I talk a lot about teacher tips but the three things listed below are not necessarily three tips but three priorities that you need to consider when you're going back to school, as a new teacher or early career teacher.
As I've been teaching now for five years (time really flies)I was thinking the other day about some of the things that I've really developed with and things that I now do well, one of the things that are my number one priority, and one of the things I think should be your number one priority.
Talking to people
When I was in my NQT year, one of the mistakes I made was not talking to people early enough. I would keep things bottled up. I wasn't an open book. I would keep things closed. And, when things got a little bit too much, then the book would open and all of these words would come out. Now that's really challenging for mentors because it can be a bit overwhelming and they might not be quite sure what to do.
Thankfully, I did have phenomenal mentors and phenomenal leadership who really did support me with the journey of being a new teacher. However, that doesn't always happen and as a result, communicating early is essential.
For example, when I go back this year, this year, I've got a bit of a different class. It's not a class I'm used to. It's something that's going to be different. It's going to be challenging. I accept the challenge, (something we're going to get onto in a minute).
It has been a little bit of a worry in my mind. Now, what I would have done in the past is just kept it to myself. Nowadays, I speak to all of the relevant people that I need to speak to: The Year Leader, the SENCO, SLT, so that information is out there.
I've received lots of different advice and even though I have been teaching for five years, there is an element of pride of not wanting to talk to people because you're experienced, I did it.
I took a bit of a pride thing away from myself and I went to go and talk to people. This is something I would not have done as a new teacher, but it really did help.
It helped me feel comfortable and it also helped me feel quite prepared because that way I've got advice and knowledge in the forefront of my head, ready to go for the year ahead.
Don’t fear failure
There are going to be failures. I know myself, even though I've been teaching, like I said, for five years, that there are going to be times where I’m sat thinking ‘This is tough.’ or ‘That failed’.
It's going to happen even more when you consider taking risks. That's one of the things that I really think teachers need to do more and more is take risks in their own practice.
It's easy to become comfortable. Stick the stick to the plan; stick to things that are easy. Take those risks, and don't be afraid of failure because those things, those failures really help shape you as a teacher and help you get better.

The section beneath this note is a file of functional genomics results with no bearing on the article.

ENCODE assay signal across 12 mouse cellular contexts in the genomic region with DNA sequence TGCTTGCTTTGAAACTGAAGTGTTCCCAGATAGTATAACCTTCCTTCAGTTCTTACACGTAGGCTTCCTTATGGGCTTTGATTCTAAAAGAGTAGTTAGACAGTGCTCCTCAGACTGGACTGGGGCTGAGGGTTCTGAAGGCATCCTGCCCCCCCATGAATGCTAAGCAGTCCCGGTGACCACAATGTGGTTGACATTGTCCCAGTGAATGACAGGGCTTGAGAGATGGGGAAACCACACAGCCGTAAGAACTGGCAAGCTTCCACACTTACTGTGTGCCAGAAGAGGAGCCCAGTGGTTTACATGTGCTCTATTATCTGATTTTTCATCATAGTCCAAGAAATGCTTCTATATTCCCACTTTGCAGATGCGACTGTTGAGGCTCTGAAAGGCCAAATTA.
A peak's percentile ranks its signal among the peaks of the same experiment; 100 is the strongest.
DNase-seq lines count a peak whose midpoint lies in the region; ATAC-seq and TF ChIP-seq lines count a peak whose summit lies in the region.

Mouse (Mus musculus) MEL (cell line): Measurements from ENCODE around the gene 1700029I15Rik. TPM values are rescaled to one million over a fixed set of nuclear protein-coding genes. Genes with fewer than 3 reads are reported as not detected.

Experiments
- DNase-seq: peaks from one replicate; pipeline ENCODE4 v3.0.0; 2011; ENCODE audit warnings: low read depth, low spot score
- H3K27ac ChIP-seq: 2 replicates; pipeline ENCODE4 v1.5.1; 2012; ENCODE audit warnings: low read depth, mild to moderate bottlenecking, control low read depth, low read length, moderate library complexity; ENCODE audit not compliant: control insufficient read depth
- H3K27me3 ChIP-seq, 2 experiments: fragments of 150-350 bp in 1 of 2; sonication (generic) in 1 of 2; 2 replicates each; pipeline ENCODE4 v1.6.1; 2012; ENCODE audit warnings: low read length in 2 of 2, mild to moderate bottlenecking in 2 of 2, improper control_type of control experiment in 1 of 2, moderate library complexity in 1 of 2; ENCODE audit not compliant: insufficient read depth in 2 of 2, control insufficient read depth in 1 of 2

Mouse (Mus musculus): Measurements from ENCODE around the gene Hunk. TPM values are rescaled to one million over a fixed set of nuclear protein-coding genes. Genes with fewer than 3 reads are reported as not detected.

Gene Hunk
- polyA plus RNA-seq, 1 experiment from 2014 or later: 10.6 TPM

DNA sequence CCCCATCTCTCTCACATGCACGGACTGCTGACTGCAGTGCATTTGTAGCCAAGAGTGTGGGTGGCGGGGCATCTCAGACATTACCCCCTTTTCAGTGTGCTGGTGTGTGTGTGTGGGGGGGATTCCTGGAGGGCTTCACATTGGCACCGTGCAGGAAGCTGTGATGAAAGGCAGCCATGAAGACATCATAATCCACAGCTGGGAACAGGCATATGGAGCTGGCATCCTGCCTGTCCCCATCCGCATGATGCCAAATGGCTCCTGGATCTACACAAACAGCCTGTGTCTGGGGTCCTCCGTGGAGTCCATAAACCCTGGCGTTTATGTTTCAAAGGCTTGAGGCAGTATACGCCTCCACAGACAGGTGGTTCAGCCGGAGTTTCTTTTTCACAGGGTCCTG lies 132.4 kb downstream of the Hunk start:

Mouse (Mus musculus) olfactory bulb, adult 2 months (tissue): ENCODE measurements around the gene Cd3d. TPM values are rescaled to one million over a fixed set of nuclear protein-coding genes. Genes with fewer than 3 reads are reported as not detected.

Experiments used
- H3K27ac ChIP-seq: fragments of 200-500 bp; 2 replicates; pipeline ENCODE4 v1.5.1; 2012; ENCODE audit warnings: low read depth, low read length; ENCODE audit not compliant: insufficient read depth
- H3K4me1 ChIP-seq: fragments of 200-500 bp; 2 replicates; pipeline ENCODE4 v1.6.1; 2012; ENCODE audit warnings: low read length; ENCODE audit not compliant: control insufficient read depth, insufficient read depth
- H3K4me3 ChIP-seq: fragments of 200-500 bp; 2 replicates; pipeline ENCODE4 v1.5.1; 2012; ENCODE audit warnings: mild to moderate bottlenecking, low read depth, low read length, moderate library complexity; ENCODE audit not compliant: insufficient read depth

Never stop learning.
You don't have to always pick up books about teaching. I really struggle with picking up books about teaching because I create lots of content about education and I spend a large amount of time at school. The last thing I want to do is pick up a book and read about teaching in school. That's not to say I don't, but it's not my favorite thing to do by any means.
One of the other things that are really beneficial is reading books that aren't related to teaching. I love reading non-fiction books at the moment. One of the books that I love reading is Never Split The Difference by Chris Voss. It's about an FBI negotiator and how to negotiate difficult situations. It is easy to say, ‘well, that's not going to be helpful at all, but it really is’. We make micro negotiations with children and other adults so much throughout the working week. It really is useful because you never know when there's going to be a challenging situation in class. It's easy to pick up books that are nonfiction and adapt them to school life.
You can also read books that aren't about school, but relate them to the education setting.
One of the other things you can do is, uh, watch my YouTube videos and other people's YouTube videos because there are all sorts of different free advice out there for teachers on YouTube
One more thing you can do to support yourself and continue learning goes back to talking to people. Go back to observing people, even though you're not a training teacher anymore, you may have extra time to go and see people teach as an ECT. Learn new practices, learn new little tricks, and other teacher habits. That will make you a better teacher than you will find helpful. All of those things will support you in becoming a better teacher.
So there are three priorities. The whole purpose of these blogs is just to help one person. If one paragraph within this blog has helped one person out there. That's my efforts worthwhile.
Feel free to check out other videos which are related to teacher tips and if you’re a trainee teacher, feel free to check out my guide for getting your first job.